The retirement system doesn't work for most Americans.
That's the conclusion of authors Monique Morrissey and Natalie Sabadish in their report, "Retirement Inequality Chartbook," released earlier this week by the Economic Policy Institute.
The report shows that the shift to defined contribution plans, such as 401(k) and 403(b) plans, from the old-fashioned pension plan has left most Americans unprepared for retirement.
It's the same refrain we hear over and over, but these stats paint a frightening picture of America's retirement predicament. "Averages can be misleading," the report says. Those numbers are "skewed by large balances at the top." The authors prefer to use median numbers because they provide a more accurate picture of the state of retirement in America.
Bottom line is, the haves have a lot more than typical working Americans. The authors back up their claims with statistics gleaned from the Federal Reserve Survey of Consumer Finances, the University of Michigan Health and Retirement Survey, and the U.S. Census Current Population Survey.
The table below shows that Americans with earnings in the top quintile have substantially more in retirement savings than those at every other income level in households with an age range of 26 to 76. The accompanying table and caption both come from the study.
Median retirement account savings of households age 26-79*, by income fifth (2010 dollars)
*Median balances are for households with positive savings in these accounts.
Source: "Retirement Inequality Chartbook," Economic Policy Institute.
The median retirement savings for households in the top income fifth is $160,000 compared with $8,000-$36,000 for households in the bottom fourth-fifths. These amounts are for households with savings in retirement accounts. The median for all households (including those with no savings) is close to zero since nearly half of households have no savings in these accounts.
Can employers help?
Coincidentally, human resources consultant Mercer released a report this week encouraging employers to take a more proactive role in the retirement planning efforts of their workers. In "Corporate Retirement Plans: What's the Point?" authors Tom Murphy and Amy Reynolds argue that while employers currently must design retirement plan investment strategies, report account balances and disclose fees, that's just not enough.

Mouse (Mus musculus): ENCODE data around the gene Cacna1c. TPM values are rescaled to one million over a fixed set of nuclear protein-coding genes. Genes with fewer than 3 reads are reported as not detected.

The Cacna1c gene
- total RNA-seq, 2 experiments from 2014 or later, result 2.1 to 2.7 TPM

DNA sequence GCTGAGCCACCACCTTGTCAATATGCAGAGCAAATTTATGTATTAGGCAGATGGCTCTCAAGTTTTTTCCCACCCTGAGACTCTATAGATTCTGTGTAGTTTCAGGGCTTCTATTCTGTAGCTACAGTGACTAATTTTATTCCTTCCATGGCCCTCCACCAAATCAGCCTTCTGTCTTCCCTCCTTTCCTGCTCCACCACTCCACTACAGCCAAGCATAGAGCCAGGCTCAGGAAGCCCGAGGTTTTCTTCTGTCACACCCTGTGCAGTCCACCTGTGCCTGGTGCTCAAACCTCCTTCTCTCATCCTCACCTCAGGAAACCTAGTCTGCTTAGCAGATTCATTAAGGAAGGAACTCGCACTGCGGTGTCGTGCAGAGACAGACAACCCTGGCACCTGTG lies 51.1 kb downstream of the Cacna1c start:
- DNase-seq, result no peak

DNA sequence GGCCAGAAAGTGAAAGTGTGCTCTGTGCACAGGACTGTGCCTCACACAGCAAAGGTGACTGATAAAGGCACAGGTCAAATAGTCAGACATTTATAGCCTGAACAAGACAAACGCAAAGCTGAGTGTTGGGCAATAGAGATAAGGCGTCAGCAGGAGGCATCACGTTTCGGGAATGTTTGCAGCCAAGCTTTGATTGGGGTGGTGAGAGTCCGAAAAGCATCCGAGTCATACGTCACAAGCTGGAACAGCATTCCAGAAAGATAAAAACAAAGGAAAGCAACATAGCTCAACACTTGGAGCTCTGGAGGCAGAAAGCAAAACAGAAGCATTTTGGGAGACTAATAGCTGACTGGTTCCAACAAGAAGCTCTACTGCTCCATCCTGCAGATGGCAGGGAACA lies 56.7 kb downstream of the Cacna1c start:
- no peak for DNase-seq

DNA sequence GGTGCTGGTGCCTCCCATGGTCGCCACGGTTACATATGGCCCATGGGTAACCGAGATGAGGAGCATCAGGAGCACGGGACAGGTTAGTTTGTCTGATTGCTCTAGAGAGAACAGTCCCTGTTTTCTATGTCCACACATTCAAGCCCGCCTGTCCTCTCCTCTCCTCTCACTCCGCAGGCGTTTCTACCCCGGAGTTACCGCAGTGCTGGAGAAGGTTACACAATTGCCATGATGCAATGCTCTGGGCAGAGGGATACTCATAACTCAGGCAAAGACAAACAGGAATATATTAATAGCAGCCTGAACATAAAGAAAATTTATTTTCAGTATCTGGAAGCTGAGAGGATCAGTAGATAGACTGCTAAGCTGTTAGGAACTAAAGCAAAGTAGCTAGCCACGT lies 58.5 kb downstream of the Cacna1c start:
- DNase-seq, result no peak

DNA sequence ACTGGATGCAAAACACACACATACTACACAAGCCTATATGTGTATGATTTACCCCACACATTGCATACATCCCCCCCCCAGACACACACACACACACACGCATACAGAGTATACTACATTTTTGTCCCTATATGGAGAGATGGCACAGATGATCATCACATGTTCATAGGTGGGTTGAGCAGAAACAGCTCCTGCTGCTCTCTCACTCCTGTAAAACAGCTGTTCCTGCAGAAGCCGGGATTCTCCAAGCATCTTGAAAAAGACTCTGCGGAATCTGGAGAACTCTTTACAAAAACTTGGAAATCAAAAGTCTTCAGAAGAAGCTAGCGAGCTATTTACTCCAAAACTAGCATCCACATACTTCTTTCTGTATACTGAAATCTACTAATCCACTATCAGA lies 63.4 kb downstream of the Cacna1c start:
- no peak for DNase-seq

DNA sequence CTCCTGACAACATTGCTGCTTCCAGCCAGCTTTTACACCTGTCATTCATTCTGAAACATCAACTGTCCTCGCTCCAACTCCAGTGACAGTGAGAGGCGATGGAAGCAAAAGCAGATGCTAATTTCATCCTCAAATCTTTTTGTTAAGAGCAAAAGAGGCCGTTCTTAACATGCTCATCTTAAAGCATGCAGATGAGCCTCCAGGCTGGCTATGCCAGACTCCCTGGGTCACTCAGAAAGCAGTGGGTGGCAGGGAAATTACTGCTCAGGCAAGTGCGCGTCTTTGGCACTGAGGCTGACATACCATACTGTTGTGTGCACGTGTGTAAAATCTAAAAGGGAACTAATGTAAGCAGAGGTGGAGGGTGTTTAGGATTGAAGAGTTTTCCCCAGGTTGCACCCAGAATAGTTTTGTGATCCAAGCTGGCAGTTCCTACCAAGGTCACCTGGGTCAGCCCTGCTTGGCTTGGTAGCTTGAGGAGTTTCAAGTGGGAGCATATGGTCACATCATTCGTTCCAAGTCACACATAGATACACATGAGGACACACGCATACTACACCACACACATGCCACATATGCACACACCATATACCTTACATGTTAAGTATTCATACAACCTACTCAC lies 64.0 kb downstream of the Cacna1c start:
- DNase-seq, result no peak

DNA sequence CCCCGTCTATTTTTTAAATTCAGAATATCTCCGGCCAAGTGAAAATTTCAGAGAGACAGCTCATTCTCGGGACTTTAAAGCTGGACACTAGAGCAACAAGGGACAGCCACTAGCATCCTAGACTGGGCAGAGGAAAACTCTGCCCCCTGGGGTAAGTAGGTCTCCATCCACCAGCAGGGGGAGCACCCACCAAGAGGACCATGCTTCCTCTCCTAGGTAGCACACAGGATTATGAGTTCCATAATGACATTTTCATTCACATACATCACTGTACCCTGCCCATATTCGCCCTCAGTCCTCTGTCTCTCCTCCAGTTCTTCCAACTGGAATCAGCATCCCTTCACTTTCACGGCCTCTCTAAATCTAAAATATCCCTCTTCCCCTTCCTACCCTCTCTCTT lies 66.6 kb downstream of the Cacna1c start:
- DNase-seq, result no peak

"Such an approach does not always provide early warning flags to signal potentially inadequate retirement income for employees; nor does it highlight financial and talent risks that may be emerging for employers," according to the report, which is chock-full of euphemisms. It appears to get to the heart of matters via the cerebral cortex.
I asked Amy Reynolds what is meant by "talent risk." Does she mean that employers will be stuck with older workers and won't be able to hire younger workers or promote them as readily as they'd like?
She replied that companies have been focused on managing expenses and mitigating risk rather than "strategic issues that should frame benefit-related decision making -- namely broader organizational and workforce objectives." So yeah, she affirms. "Organizations with aging workforces may find younger employees have more limited opportunities to advance as a result."
In a nutshell, the Mercer report advises employers to take a more hands-on approach to helping their workers retire with adequate savings by putting in place "action plans to improve projected (retirement) incomes."
Would you find it helpful if your employer got more involved in your retirement planning beyond providing the quarterly statements that you get right now? Would you want your company to help you convert your assets to an income stream in retirement? Or would you rather it mind its own business?
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Barbara Whelehan is a co-author of "Future Millionaires' Guidebook," an e-book by Bankrate editors and reporters. It is available at Amazon, Barnes & Noble, iBookstore and other e-book retailers.